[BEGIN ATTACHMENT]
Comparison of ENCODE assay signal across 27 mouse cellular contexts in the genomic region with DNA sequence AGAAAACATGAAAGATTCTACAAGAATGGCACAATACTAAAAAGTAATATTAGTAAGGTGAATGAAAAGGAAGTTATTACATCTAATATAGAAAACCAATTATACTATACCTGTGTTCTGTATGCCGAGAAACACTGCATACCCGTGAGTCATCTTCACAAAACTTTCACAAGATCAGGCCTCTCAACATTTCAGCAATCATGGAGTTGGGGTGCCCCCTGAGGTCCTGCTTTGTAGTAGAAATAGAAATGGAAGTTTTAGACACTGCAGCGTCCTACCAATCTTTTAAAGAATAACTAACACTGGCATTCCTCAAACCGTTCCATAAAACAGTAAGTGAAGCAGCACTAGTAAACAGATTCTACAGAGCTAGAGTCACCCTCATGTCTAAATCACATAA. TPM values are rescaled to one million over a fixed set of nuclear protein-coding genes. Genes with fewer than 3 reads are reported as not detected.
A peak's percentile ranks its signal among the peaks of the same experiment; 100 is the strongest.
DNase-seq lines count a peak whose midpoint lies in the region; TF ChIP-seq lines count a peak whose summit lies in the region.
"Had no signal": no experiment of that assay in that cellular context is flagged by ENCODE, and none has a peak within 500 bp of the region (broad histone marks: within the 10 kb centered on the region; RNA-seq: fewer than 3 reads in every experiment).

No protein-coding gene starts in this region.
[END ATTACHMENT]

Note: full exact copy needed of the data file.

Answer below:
Comparison of ENCODE assay signal across 27 mouse cellular contexts in the genomic region with DNA sequence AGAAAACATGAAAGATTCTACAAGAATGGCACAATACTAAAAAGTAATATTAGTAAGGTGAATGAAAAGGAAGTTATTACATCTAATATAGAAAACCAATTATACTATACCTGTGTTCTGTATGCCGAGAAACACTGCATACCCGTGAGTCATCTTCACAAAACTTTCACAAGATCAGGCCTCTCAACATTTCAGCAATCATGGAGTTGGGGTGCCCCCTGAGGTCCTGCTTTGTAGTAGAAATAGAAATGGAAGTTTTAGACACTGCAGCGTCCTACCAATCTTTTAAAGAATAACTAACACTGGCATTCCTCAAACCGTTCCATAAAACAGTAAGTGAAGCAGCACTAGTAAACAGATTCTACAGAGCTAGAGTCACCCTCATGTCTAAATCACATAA. TPM values are rescaled to one million over a fixed set of nuclear protein-coding genes. Genes with fewer than 3 reads are reported as not detected.
A peak's percentile ranks its signal among the peaks of the same experiment; 100 is the strongest.
DNase-seq lines count a peak whose midpoint lies in the region; TF ChIP-seq lines count a peak whose summit lies in the region.
"Had no signal": no experiment of that assay in that cellular context is flagged by ENCODE, and none has a peak within 500 bp of the region (broad histone marks: within the 10 kb centered on the region; RNA-seq: fewer than 3 reads in every experiment).

No protein-coding gene starts in this region.